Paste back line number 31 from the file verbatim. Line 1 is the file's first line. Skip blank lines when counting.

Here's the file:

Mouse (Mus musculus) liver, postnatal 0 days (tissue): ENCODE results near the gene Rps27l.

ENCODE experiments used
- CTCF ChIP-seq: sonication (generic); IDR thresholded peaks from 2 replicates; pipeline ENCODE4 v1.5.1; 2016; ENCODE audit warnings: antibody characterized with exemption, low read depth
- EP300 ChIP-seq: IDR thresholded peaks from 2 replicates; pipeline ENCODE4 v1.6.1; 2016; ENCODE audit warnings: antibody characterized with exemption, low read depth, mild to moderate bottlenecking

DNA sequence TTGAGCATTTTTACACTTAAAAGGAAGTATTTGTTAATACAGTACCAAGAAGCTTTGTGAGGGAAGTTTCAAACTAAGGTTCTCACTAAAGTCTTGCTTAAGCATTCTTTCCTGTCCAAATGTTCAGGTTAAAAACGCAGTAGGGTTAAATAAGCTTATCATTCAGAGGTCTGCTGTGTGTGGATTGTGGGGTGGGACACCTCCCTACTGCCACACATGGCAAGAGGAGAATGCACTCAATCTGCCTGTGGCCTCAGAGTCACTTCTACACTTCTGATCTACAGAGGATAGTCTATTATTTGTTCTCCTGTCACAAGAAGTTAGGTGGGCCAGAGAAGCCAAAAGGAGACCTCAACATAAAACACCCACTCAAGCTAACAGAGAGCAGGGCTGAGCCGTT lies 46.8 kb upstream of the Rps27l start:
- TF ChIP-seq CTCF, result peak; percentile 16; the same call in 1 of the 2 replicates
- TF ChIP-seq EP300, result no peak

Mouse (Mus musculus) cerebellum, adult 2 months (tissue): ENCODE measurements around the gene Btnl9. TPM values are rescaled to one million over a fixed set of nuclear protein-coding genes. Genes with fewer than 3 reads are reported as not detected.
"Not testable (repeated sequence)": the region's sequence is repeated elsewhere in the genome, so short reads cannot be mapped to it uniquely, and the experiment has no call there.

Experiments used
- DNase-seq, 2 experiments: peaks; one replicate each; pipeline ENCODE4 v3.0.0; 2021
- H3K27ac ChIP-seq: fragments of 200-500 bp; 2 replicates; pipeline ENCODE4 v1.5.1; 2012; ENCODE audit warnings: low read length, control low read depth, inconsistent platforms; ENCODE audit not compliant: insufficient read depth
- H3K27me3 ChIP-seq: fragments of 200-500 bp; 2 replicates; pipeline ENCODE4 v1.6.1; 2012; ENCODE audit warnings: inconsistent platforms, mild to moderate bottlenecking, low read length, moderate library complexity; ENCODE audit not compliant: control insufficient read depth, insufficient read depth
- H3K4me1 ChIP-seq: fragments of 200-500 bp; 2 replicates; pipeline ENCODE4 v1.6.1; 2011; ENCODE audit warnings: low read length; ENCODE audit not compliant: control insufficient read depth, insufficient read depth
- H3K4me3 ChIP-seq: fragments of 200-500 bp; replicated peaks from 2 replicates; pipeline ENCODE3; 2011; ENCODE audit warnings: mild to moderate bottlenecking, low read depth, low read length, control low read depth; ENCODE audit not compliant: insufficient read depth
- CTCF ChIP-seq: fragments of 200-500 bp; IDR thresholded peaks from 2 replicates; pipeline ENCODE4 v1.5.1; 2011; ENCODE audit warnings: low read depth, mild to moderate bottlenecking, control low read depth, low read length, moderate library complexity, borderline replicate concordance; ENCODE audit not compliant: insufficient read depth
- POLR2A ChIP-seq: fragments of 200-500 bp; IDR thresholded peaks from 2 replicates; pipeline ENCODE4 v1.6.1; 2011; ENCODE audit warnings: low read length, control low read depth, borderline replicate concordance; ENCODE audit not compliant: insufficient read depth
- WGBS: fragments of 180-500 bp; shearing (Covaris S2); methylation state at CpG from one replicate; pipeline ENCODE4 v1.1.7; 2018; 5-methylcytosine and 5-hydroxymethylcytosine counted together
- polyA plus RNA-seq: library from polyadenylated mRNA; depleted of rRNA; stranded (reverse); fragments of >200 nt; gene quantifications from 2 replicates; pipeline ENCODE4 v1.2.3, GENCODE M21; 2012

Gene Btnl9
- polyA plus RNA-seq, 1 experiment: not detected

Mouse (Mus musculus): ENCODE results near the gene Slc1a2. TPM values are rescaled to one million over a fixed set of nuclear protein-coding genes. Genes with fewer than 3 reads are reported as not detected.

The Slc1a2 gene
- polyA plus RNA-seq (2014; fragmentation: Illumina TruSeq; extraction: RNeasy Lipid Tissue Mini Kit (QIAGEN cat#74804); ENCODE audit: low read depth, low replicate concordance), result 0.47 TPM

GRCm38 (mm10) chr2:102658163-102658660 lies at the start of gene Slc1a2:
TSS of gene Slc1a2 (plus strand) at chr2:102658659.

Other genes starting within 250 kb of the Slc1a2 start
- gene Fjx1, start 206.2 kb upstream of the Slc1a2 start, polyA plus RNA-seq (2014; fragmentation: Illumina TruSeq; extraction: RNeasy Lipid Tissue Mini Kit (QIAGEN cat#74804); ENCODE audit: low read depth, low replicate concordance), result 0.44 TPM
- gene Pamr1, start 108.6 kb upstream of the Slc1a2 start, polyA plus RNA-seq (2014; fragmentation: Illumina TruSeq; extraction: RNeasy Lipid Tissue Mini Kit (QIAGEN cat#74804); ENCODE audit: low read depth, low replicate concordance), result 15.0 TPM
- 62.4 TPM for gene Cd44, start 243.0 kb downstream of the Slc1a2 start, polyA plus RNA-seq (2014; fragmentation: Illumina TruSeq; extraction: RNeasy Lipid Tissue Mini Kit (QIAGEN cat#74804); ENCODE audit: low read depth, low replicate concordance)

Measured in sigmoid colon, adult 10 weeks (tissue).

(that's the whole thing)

Measured in sigmoid colon, adult 10 weeks (tissue).